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Scenes from a Japanese Restaurant

It is impossible to ignore the fact that Japanese men and women, according to the World Health Organization, live longer than any race on earth and even more impossible to notice their 3% obesity rate (Americans have a 32%obesity rate!) With a diet high in fish, vegetable, legumes and rice and with most cooking preparations involving steaming or simply raw, there is much we can borrow from the Japanese approach.

Best Choices:

  • Start with Edamame- steamed soy beans in pods that are packed with fiber and protein.
  • Miso Soup is also very low in calories and the tofu adds more protein.
  • Sashimi- raw fish is your highest protein, lowest fat option. Choose salmon, tuna, yellow tail, shrimp or whatever fresh fish of the day (omakase) the chef is preparing. I prefer white rice on the side with sashimi but brown rice is often an option- the calories are the same with brown rice carrying slightly more whole grains.
  • Sushi- raw fish served on a small bundle of rice- is a good low-fat choice as well but be mindful that each little bundle packs approximately 25 calories each which can add up quickly.
  • Stick with the simpler rolls: cucumber or raw tuna, shrimp and yellow tail rolls are best.
  • If you are not a fan of raw fish, check out the soup entrée options, often called Sukiyaki or Ramen. These are usually very large steamy bowls of vegetable, beef, fish, or chicken broth filled with steamed veggies, chicken or fish, and some noodles. Low in fat, big in flavor and portion size.

Worst Choices:

  • Tempura- no matter how light it looks and tastes, tempura means deep-fat fried. Do not fool yourself- only tempura can turn a plate of raw innocent vegetables into a dangerous high-fat plate of food.
  • Complex Rolls that are made with cream cheese, anything crunchy (read fried) or mayonnaise. The spicy rolls are all made with mayonnaise, so avoid or limit the quantity to 1 roll. Pass on the avocado which can also jack up the calories and fat in any roll.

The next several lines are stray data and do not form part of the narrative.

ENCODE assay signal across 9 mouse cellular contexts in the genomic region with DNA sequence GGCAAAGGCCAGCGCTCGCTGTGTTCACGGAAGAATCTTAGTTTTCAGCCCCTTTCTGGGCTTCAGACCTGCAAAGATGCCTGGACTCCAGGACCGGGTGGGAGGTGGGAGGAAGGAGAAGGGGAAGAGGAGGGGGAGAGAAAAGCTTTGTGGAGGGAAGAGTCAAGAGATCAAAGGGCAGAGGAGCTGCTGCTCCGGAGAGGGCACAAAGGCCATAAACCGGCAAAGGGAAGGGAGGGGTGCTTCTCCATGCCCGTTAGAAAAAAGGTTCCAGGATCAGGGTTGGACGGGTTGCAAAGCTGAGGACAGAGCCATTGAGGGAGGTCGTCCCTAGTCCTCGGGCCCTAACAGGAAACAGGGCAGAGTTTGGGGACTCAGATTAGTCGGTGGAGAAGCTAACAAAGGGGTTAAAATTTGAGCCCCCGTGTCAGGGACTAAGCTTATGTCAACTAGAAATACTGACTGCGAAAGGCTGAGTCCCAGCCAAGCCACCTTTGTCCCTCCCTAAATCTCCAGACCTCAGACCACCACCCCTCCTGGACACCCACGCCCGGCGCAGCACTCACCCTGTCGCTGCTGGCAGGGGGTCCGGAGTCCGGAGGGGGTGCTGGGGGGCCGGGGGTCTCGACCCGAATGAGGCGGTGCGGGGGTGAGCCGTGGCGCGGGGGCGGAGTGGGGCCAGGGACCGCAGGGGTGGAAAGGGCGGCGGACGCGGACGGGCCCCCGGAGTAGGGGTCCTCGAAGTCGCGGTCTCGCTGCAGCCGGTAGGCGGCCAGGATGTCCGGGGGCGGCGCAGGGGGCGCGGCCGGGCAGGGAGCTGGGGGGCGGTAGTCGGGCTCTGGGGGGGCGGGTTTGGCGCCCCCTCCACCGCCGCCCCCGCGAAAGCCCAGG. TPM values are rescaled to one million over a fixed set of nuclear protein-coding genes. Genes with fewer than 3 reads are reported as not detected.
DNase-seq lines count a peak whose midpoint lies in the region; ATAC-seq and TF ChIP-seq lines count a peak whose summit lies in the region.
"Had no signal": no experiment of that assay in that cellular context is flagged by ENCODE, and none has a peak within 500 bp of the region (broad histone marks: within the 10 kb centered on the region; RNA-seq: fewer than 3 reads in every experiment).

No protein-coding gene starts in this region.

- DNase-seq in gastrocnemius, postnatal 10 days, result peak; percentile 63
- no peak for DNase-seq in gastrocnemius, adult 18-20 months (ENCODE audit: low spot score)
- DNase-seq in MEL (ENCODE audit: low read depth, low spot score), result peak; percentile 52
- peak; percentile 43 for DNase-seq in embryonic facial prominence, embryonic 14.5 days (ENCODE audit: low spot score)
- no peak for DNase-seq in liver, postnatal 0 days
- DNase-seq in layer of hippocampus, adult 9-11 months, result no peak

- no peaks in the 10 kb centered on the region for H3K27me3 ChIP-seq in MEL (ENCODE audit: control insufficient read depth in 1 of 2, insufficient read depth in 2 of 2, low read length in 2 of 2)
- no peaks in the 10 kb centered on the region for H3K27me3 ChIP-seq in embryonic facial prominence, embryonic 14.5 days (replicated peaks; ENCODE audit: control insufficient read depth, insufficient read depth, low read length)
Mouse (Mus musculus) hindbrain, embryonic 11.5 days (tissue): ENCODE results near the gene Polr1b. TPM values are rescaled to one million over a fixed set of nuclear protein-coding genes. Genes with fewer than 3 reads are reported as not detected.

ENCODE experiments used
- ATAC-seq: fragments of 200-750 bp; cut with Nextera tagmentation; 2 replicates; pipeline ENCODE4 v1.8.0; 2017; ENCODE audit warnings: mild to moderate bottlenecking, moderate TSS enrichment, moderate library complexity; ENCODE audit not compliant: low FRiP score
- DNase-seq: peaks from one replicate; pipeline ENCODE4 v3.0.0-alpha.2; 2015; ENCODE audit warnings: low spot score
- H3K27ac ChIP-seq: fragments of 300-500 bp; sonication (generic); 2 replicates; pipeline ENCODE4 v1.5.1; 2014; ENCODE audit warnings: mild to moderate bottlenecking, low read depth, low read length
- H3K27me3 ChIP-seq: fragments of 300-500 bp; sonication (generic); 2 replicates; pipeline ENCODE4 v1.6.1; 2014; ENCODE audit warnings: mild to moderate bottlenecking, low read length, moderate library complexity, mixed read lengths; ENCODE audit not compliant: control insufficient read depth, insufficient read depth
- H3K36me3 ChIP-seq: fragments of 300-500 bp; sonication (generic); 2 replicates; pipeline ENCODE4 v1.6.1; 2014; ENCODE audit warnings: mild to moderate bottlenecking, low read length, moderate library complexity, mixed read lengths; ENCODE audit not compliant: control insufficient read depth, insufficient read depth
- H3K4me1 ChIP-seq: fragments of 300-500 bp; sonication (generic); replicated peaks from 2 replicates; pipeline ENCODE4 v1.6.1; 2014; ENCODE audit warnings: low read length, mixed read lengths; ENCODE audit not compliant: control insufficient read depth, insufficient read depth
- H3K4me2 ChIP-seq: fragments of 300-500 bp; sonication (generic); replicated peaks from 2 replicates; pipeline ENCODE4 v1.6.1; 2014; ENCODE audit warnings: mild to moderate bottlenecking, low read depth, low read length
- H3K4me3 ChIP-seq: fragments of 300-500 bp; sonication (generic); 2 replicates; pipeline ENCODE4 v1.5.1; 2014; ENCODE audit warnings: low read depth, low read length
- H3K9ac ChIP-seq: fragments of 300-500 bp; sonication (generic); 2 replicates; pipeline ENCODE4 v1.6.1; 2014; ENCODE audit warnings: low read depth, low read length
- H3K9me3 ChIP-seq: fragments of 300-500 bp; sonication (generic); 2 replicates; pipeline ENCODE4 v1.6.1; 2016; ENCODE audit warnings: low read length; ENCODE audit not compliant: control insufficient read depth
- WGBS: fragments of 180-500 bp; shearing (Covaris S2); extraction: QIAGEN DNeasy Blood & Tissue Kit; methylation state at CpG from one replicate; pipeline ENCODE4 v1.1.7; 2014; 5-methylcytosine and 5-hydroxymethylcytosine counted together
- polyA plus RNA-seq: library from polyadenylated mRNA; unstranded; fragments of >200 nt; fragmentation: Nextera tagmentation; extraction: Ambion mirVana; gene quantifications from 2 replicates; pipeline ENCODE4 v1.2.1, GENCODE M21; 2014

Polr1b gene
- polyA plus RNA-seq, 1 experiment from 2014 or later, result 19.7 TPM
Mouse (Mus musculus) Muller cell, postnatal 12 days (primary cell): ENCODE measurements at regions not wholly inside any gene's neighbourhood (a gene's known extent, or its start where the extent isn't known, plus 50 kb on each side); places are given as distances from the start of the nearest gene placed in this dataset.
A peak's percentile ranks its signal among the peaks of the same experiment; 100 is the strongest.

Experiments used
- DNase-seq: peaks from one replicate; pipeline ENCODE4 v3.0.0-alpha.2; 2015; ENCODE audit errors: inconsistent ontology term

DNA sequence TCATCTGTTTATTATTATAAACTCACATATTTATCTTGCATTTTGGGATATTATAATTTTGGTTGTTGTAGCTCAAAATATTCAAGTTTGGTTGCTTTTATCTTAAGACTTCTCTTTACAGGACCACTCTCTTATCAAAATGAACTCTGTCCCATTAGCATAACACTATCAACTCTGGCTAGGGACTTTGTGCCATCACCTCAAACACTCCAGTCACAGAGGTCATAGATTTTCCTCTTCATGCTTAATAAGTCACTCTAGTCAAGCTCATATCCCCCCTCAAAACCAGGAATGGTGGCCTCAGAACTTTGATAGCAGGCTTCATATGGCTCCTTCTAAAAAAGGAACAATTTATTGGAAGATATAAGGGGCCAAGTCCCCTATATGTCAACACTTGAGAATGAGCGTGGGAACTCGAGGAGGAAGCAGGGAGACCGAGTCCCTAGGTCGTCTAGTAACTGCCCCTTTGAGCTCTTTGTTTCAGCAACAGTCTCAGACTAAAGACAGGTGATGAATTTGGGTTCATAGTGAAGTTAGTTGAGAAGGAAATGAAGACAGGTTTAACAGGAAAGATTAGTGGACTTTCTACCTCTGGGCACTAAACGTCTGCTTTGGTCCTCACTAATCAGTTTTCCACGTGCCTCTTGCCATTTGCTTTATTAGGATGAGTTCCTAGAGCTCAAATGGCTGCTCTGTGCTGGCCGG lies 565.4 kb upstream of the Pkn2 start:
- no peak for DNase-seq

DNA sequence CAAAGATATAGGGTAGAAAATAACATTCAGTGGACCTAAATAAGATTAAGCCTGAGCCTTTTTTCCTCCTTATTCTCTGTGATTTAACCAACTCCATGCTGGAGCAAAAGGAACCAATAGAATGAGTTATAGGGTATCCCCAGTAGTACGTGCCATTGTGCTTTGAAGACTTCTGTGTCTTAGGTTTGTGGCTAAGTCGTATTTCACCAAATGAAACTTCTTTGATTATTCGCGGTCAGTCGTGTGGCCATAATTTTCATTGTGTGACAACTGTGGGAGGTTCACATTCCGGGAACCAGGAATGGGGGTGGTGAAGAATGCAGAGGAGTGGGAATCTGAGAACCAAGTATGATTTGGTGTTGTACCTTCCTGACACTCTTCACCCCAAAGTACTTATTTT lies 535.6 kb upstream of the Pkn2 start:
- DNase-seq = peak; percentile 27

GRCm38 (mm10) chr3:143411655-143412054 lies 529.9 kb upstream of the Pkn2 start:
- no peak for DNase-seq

• Eel Rolls or Sushi (Unagi) is one fish that is usually not served raw. It is very high in fat and is broiled with a sweet sugary sauce, so best to avoid or limit the quantity. Inari as well is sweetened rice served in a fried tofu skin and therefore high in sugar and calories.
  • Think of the light, ultra smooth Sake as liquid rice. Made from fermented rice and high in sugar, Sake carries 230 calories per 5oz portion. (Wine or light beer at 120 calories for the same portion is a better option).
  • Japanese food, after you have incorporated soy sauce, can make for a high-sodium meal. Unless sodium is a health concern due to high blood pressure, balance the excess sodium with a lot of extra water to reduce any potential bloating.

While moving to Japan to take advantage of their longer life spans might not be realistic, there is much to learn a lot from their style of preparation and food choices, not only to enjoy while eating in a Japanese restaurant, but also to incorporate in our own home-cooked meals and choices.

Bon Appetit!    ボナペティ

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